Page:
NEW DELHI : Pratyush Nalam has spinal muscular atrophy due to which he can't walk, and uses a motorised wheelchair. The 23-year-old techie flew from Chennai to New York via Delhi on two Air India flights, but when he landed at the John F Kennedy international airport in New York on Sunday, he was in for a rude shock. He discovered that his motorised wheelchair had been held back in Delhi and they didn't think it necessary to inform him.
The wheelchair was held back at Delhi airport because it contained batteries that are apparently not allowed on the flight.
On realizing that his sole support for moving independently has been left behind, an enraged Naman took to Facebook to call Air India out for its 'unprofessional and unempathetic' decision.
He wrote "No, you simply cannot leave behind a passenger's motorised wheelchair halfway across the world just because you 'think' the batteries haven't been disconnected. The least you could do was to contact the passenger before the flight took off and at least confirm."
"Do you leave behind your aircraft's landing gear because it didn't clear security? Try to use some empathy before you take such decisions next time." he wrote.
Nalam is an IIT-Bombay graduate and had gone to the US to join Microsoft in Seattle.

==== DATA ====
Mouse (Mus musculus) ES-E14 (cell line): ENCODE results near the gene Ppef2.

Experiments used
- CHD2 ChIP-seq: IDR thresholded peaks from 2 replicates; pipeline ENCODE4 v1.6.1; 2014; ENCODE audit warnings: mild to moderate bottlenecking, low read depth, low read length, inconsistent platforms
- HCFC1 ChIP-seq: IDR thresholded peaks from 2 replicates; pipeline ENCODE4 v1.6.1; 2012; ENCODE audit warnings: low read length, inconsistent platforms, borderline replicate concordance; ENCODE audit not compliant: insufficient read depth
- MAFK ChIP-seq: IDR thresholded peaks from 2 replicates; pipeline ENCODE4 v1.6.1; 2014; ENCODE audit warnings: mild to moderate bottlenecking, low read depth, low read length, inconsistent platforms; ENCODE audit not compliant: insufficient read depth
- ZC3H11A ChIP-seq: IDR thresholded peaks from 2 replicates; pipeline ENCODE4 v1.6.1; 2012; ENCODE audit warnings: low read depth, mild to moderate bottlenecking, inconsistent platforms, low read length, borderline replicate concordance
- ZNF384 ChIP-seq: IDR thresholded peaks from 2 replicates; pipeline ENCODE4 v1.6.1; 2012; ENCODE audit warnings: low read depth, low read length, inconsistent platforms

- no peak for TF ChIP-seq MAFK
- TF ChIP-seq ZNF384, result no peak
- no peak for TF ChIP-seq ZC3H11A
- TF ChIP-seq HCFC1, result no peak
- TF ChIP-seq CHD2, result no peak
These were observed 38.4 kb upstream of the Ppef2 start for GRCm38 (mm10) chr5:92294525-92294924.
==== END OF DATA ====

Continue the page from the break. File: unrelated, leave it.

Air India staff later informed Nalam that his wheelchair has been loaded on the next flight and that it would reach New York on Monday morning, but without its batteries. He was also told that the wheelchair was held back by airport security in Delhi, and not the airline.
In another Facebook post, Nalam wrote "Those are dry, non-spillable, gel batteries. Perfectly allowed under domestic and international civil aviation rules. As a passenger, I am careful about what is allowed and not allowed under the rules as I travel pretty often. They also didn't let me know about this until after the flight departed from Delhi."
"Disabled passengers are not second class citizens. Neither are we a liability. We live fulfilling lives and the least you could do is to treat us and our equipment with dignity and respect." he wrote.
Here's his second Facebook post:
The wheelchair reached New York on Monday and had to be taken to a service centre to be made operational before it was finally delivered to Nalman. It was, apart from the battery, missing the wire that connect it for the motorised travel aid to work, when it arrived in New York. But as Nalam noted in a fresh post, it was treated as an emergency and got done pretty quickly.